"Until that happens as a matter of habit, companies will hemorrhage data in a way that costs them their brand," Turner continued. "How unfortunate that Equifax is the first of the 'Big Three' credit monitoring bureaus to fall. They should have known better considering they have everyones's PII and financial records in their hands."

One chief information security officer believes this won’t be ending anytime soon, and that Equifax may have been its own worst enemy in this breach.

“Clearly this will continue in the future and only get worse,” said Rizwan Jan, CISO, The Henry M. Jackson Foundation for the Advancement of Military Medicine. “The lack of a secure development life cycle (SDLC) and active scanning of their websites for any vulnerabilities seem to be the issue (poor security hygiene). This highlights the importance of security baked in the development process along with continued scanning of their high-risk assets (external facing websites) on a more frequent basis.

“As part of our due diligence to protect our employees and customers,” Jan continued, “we are actively hunting the dark web to see if any of their data is being sold or exposed.”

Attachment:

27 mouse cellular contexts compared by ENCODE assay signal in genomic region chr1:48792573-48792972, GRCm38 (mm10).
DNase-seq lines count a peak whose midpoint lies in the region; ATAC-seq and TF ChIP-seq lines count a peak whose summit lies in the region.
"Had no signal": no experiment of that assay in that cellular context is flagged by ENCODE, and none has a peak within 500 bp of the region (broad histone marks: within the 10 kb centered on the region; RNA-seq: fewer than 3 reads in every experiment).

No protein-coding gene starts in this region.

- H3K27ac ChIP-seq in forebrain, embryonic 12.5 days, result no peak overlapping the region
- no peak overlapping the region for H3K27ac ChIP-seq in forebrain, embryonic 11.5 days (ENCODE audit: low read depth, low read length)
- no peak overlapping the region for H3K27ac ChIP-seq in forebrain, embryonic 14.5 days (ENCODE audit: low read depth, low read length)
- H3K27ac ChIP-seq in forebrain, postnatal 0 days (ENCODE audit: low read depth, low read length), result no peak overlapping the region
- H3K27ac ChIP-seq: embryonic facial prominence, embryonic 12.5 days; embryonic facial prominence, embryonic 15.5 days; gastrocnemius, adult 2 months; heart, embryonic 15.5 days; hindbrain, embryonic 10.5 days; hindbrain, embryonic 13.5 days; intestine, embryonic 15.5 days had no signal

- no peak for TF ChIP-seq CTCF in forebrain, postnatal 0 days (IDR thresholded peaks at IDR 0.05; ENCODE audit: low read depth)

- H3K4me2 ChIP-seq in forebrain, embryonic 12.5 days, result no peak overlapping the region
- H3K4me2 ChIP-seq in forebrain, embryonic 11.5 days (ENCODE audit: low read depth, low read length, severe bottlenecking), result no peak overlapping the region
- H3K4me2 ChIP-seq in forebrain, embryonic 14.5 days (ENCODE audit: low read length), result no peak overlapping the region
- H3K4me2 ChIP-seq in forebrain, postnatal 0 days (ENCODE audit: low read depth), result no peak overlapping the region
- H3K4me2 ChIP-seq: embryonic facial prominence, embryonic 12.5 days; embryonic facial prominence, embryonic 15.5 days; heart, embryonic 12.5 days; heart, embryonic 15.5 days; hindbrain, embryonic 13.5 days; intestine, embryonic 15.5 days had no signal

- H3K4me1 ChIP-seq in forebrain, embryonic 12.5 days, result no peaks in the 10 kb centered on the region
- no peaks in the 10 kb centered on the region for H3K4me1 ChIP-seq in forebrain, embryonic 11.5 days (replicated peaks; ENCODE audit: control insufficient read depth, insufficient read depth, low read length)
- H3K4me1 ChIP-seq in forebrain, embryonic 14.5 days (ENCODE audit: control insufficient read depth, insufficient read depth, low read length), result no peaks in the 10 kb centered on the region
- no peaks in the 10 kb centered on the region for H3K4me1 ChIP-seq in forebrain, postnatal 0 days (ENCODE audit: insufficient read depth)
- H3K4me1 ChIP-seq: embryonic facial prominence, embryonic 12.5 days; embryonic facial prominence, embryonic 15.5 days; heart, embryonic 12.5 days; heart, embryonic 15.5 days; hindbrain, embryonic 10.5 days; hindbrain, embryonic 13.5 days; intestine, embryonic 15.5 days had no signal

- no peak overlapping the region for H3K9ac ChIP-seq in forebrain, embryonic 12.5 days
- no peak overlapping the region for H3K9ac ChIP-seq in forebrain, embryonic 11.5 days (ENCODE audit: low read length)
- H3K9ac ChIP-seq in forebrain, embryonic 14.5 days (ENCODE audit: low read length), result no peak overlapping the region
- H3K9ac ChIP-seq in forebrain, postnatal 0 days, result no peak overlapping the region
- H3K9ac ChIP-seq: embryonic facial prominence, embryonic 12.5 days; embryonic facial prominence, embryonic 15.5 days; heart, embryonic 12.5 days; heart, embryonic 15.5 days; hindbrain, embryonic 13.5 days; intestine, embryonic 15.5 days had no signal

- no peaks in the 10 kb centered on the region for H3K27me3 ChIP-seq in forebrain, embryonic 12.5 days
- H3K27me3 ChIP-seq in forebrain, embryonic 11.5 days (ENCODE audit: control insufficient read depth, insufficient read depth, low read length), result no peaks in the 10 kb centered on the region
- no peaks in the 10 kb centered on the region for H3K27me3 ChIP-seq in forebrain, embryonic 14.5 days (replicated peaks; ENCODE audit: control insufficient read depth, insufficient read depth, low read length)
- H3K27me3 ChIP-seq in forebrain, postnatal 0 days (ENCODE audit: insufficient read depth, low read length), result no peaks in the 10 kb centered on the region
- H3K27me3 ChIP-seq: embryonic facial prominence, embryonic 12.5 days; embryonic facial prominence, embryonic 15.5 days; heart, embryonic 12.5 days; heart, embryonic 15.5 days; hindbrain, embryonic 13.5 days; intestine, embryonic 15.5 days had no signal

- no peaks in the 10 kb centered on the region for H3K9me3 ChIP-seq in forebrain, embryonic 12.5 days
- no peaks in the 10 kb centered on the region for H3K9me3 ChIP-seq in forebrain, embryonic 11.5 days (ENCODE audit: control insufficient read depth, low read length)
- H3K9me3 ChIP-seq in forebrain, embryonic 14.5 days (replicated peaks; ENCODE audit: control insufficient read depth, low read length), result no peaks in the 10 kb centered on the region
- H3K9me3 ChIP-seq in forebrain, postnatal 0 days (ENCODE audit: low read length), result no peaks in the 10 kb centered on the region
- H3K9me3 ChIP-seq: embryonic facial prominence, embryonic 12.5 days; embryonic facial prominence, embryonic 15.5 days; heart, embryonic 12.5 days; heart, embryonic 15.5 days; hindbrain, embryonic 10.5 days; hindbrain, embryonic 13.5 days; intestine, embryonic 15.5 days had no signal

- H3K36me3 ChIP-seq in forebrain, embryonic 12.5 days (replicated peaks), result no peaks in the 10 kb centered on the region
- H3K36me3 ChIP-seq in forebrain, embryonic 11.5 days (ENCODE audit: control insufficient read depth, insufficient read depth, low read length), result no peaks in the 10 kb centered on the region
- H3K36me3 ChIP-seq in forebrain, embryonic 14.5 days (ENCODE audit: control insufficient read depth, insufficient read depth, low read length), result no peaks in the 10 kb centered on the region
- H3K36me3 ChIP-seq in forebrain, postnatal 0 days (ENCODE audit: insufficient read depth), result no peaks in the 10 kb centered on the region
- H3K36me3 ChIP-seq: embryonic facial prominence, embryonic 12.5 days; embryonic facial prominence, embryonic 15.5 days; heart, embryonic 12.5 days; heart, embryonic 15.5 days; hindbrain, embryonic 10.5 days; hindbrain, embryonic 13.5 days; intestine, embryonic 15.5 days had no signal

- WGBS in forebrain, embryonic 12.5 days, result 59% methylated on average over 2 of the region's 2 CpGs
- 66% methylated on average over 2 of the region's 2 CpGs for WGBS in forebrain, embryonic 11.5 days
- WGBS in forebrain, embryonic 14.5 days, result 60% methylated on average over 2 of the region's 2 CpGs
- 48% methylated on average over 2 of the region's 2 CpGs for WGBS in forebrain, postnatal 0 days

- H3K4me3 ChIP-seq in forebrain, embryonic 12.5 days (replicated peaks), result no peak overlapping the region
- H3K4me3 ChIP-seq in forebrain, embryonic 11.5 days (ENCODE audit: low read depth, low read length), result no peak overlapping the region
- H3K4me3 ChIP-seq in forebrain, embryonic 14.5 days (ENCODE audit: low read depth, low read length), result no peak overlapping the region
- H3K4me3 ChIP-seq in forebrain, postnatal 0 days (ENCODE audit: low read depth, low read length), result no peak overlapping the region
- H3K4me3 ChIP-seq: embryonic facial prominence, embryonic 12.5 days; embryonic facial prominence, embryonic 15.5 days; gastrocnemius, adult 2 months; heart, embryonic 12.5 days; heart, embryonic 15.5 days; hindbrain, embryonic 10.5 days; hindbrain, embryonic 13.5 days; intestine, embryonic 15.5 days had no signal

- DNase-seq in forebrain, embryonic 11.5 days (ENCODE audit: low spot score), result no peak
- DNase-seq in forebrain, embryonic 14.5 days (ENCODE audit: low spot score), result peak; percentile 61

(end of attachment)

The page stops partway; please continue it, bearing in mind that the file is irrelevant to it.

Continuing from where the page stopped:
While this particular instance broke through a web firewall, enterprise security administrators need to keep an eye on all endpoints, as mobile device use continues to grow - and more importantly, continues to become a threat vector. Longtime network security companies are seeing the importance of a complete unified endpoint approach and pivoting to cover the entire landscape. Earlier this year, cybersecurity vendor Symantec made a massive move by acquiring mobile threat defense solution provider Skycure, as an example.

As previously reported by Enterprise Mobility Exchange, smartphones accounted for 85% of all mobile malware infections in 2016, leaving enterprises susceptible to breaches through their own employees - unknowingly or otherwise - on a daily basis. 

So what does it mean for enterprises going forward?